Schools promoting abstinence, but talk contraception too

Published 12:00 am Monday, December 27, 1999

Freeborn County schools join many others around the nation in promoting abstinence and focusing on contraception.

Monday, December 27, 1999

Freeborn County schools join many others around the nation in promoting abstinence and focusing on contraception.

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Most schools opt for ”abstinence-plus” programs that discourage sex – but also suggest use of contraception for students who choose to have it anyway.

But in one school out of three, American teen-agers are not just encouraged to abstain from sex, they are taught that abstinence is the only appropriate option, according to two surveys.

These ”abstinence-only” policies teach students that they should wait until marriage, or at least until they are older, to have sex. The policies leave out any discussion of birth control to prevent pregnancy or transmission of HIV and other diseases – except to talk about the shortcomings of such approaches.

But in Freeborn County, school districts allow teachers to discuss contraception, and emphasize abstinence. Additionally, peer educating programs promote abstinence.

Jenny Hanson, coordinator of PRIDE – Pregnancy, Responsibility Includes Dependable Education – said the program focuses mainly on abstinence.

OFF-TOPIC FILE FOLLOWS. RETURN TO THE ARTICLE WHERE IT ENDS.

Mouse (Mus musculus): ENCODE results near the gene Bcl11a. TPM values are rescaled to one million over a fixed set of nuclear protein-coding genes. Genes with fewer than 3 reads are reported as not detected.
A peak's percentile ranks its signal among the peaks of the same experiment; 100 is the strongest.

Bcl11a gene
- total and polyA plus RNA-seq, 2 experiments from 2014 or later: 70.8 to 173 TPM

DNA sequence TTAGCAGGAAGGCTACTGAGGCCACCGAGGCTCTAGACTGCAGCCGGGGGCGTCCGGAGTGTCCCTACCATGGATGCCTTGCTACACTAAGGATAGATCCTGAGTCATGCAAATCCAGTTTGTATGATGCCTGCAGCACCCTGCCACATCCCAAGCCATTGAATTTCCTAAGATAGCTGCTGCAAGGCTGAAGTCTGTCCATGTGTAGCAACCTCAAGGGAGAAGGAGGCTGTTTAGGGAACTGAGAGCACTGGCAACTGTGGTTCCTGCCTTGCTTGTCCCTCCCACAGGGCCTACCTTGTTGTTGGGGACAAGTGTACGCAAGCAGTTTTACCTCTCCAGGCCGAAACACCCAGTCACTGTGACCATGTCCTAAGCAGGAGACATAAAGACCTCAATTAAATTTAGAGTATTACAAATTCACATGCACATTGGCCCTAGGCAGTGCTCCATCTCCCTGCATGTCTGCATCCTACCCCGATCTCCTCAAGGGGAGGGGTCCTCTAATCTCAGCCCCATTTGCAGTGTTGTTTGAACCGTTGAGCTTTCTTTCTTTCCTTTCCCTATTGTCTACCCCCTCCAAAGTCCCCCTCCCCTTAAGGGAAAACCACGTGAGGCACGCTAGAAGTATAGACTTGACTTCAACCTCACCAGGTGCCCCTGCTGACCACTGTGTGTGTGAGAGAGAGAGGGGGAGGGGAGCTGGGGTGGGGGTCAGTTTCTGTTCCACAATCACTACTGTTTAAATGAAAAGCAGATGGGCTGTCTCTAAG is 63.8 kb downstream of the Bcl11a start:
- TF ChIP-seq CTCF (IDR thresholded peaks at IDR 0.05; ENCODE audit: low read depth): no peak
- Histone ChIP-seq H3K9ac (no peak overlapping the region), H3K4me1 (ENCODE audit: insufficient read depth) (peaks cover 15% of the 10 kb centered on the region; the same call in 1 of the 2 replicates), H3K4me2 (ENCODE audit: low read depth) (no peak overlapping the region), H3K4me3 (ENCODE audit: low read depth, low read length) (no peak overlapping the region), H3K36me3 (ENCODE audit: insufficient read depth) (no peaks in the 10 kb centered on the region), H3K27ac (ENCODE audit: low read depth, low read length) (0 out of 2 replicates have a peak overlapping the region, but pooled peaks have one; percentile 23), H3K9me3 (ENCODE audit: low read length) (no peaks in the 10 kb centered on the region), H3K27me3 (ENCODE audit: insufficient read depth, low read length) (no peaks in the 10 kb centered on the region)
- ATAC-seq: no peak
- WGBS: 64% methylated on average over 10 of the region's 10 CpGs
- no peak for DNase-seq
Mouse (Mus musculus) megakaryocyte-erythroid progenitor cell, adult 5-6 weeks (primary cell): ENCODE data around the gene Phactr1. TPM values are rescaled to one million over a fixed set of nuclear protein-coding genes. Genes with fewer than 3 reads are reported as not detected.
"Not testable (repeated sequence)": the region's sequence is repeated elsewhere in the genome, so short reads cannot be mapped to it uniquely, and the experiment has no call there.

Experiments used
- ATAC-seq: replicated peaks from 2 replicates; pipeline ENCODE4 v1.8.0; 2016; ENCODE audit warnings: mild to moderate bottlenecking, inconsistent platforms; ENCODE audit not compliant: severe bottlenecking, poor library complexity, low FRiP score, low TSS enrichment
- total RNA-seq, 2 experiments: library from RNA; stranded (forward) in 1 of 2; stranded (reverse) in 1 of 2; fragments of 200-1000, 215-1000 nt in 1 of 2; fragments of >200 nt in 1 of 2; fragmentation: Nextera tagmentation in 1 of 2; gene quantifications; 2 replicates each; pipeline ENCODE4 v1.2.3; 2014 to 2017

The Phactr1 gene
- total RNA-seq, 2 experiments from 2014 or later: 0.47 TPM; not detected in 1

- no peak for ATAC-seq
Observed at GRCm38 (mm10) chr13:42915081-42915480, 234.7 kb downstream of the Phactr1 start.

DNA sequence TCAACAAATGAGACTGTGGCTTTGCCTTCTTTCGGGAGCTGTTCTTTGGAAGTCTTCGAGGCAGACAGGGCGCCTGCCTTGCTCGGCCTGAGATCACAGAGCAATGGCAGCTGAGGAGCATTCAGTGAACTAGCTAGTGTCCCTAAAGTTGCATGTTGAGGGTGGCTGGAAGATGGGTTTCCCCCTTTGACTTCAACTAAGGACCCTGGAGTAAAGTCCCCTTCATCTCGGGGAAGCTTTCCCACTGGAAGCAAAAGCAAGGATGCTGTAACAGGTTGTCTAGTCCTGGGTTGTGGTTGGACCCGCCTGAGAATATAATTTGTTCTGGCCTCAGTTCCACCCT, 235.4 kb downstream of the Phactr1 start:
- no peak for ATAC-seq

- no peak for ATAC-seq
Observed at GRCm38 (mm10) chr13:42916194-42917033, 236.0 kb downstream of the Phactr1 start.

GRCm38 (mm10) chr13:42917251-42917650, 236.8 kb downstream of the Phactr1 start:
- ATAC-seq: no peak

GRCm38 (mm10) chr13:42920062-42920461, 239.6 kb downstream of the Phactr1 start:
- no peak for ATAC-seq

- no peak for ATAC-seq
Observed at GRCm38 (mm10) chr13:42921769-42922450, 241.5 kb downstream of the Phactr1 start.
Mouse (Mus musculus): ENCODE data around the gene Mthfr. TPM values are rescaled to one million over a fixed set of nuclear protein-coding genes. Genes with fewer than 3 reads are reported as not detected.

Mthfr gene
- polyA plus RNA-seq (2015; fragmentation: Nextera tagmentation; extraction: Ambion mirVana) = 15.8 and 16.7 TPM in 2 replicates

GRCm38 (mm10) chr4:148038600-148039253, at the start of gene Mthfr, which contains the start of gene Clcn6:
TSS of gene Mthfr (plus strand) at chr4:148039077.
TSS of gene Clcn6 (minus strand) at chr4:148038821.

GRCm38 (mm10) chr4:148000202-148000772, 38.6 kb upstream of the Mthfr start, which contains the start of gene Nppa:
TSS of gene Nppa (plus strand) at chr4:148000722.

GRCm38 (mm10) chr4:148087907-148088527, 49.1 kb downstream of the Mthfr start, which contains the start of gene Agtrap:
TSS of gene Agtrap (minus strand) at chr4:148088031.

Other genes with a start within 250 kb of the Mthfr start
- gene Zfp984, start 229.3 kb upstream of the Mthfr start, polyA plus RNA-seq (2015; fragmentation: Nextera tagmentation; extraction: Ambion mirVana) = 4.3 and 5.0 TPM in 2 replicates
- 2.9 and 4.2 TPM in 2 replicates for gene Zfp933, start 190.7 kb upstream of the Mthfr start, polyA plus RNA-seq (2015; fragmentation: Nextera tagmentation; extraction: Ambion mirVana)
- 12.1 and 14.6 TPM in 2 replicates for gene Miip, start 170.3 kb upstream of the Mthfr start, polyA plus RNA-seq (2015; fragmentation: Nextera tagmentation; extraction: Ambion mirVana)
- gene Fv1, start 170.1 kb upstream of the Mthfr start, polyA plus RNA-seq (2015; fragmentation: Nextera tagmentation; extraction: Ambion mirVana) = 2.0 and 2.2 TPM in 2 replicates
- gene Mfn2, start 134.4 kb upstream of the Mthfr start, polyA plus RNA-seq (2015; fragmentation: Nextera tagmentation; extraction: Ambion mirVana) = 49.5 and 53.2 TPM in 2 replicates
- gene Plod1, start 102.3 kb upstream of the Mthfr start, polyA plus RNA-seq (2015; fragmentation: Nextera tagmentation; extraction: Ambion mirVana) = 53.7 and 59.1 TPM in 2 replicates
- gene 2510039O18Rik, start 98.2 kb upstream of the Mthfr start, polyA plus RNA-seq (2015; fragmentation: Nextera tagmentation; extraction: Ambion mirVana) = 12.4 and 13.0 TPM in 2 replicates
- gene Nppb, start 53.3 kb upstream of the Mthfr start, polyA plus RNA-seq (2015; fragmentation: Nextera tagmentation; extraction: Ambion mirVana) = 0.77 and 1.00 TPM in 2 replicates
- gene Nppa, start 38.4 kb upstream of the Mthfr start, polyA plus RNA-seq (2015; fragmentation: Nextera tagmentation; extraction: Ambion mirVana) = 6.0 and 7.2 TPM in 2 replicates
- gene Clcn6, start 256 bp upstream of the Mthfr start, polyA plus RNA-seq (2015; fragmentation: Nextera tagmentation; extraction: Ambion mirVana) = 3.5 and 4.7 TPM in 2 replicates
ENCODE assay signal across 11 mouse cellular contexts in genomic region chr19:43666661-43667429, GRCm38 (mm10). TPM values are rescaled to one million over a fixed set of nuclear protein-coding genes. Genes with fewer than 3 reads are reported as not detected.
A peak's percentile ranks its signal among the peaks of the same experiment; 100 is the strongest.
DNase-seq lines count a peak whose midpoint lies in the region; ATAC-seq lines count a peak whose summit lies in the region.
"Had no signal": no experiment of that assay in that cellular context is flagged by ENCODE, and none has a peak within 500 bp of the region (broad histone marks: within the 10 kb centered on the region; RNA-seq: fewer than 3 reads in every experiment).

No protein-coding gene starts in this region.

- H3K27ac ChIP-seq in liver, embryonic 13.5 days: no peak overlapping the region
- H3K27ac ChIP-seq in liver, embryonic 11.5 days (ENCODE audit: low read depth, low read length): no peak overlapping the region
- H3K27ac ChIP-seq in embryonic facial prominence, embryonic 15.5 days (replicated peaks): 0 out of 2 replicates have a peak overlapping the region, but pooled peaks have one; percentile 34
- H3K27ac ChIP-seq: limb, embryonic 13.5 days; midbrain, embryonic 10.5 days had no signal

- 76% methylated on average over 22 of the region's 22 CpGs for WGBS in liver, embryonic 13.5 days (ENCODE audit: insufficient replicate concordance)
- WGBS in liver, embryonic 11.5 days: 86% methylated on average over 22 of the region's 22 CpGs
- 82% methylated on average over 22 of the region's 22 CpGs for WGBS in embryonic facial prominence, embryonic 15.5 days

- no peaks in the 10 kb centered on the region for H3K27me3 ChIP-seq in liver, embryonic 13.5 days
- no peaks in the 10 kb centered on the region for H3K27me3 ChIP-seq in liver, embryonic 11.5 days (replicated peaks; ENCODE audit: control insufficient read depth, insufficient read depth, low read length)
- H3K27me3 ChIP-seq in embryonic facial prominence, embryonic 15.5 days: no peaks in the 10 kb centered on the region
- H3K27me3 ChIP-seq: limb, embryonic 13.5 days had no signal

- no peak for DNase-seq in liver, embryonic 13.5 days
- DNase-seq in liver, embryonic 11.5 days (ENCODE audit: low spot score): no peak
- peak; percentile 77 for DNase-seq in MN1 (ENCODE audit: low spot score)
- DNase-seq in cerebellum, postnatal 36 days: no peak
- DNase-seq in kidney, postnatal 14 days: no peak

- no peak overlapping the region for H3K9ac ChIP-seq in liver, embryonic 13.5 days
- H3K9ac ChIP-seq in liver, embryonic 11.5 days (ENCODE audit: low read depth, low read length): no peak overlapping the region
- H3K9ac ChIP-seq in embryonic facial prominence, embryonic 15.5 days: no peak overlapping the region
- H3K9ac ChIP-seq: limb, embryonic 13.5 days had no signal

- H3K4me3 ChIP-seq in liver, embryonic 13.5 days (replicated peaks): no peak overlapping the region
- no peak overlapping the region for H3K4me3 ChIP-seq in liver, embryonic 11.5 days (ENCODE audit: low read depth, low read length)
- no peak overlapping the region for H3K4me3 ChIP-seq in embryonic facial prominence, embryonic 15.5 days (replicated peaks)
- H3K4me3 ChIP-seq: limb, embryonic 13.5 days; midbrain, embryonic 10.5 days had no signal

&uot;We do have the freedom to talk about it (contraception) if kids bring it up,&uot; said Hanson.

PRIDE’s partner program for younger students is designed by the state and concentrates only on abstinence.

ENABL, Education Now and Babies Later, also uses peer educators to get the message across. It not only teaches abstinence, but tells students it’s best to wait until marriage.

Unlike PRIDE, if a student asks about contraceptives, ENABL educators don’t tackle the question right away.

&uot;We always encourage them to talk to their parents,&uot; said Val Kvale-Lunning, coordinator for ENABL. &uot;I might tell them that we can talk about it after class. Or I might ask them to put the question in writing.&uot;

Kvale-Lunning said she can also refer them to previous lessons taught in health class.

&uot;We’re lucky because health classes in Albert Lea and Alden-Conger talked about all these other options before,&uot; she said.

School officials in Albert Lea, A-C and Glenville-Emmons say they emphasize abstinence. Alden-Conger health teachers send permission slips home before teaching about contraception.

In Albert Lea, curriculum goes through several committees – which include community members and parents – before gaining final approval.

Last week’s reports are the first to document how widespread abstinence-only programs are in American schools, which are a central source of sexuality education.

The first survey, by the Kaiser Family Foundation, asked secondary school principals about their sex-ed programs and found 34 percent had abstinence-only as the main message.

The second study, conducted independently by the Alan Guttmacher Institute, surveyed superintendents about district policies and found 35 percent of those with policies teach abstinence as the only option.